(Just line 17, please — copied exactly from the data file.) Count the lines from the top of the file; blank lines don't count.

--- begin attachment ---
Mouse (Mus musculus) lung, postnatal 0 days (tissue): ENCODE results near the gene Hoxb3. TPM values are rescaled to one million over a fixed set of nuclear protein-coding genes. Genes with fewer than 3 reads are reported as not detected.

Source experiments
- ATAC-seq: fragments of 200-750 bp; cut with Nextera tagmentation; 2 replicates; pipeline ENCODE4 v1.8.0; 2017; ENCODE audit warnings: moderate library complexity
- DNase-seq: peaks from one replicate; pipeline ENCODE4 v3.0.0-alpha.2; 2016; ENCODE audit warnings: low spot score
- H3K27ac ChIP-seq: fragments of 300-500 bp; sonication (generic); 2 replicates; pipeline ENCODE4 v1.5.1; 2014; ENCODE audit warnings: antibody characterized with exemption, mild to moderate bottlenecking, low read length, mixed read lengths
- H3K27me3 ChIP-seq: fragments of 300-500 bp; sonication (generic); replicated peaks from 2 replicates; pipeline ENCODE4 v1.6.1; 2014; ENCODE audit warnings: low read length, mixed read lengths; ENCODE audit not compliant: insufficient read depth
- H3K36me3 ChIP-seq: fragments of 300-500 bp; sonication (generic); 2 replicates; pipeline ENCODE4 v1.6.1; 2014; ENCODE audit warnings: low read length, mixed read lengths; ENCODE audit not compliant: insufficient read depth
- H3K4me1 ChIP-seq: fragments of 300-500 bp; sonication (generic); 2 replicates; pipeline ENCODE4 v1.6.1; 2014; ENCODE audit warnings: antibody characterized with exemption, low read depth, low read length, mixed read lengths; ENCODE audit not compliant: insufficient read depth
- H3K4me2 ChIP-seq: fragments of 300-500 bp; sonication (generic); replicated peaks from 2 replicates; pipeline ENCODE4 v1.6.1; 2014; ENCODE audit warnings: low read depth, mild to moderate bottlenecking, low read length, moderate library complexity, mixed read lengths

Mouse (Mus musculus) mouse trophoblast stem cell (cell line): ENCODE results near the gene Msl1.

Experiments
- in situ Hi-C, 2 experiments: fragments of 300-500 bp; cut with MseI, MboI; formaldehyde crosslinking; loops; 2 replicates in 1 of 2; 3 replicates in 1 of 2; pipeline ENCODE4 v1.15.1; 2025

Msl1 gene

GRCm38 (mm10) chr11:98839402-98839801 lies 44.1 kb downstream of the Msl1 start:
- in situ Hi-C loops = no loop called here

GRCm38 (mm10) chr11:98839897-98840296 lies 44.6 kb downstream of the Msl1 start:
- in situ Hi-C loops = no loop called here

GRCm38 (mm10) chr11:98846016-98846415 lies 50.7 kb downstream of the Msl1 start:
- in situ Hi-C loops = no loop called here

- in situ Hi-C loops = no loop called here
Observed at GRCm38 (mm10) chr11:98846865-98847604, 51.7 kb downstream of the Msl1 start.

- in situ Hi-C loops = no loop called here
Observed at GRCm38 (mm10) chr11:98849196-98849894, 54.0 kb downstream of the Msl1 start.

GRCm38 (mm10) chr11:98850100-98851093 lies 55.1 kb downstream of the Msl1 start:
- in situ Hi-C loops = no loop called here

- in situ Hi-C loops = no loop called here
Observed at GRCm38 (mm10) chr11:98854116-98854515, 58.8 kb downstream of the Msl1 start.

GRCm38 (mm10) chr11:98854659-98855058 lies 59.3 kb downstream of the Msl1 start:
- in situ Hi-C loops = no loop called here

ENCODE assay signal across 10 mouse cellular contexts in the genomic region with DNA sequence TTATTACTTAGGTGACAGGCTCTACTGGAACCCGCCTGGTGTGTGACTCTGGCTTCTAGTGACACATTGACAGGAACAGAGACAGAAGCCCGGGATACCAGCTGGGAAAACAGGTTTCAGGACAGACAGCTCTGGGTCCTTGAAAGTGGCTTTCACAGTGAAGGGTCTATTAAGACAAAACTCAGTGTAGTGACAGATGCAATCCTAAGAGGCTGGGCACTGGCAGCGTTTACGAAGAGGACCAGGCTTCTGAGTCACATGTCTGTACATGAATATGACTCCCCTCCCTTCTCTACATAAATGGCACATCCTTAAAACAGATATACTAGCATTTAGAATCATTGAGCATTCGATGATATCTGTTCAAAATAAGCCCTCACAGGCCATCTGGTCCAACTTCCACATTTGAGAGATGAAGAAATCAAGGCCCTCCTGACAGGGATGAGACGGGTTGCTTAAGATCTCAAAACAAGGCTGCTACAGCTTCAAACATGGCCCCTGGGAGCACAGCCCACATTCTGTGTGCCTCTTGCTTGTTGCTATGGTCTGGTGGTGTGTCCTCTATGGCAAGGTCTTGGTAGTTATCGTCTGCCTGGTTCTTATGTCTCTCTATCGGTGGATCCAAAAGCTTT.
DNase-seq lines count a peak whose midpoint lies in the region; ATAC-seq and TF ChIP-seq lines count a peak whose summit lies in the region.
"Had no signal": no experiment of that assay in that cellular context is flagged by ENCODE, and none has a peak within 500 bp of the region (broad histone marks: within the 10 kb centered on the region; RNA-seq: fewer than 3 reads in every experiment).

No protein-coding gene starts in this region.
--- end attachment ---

- in situ Hi-C loops = no loop called here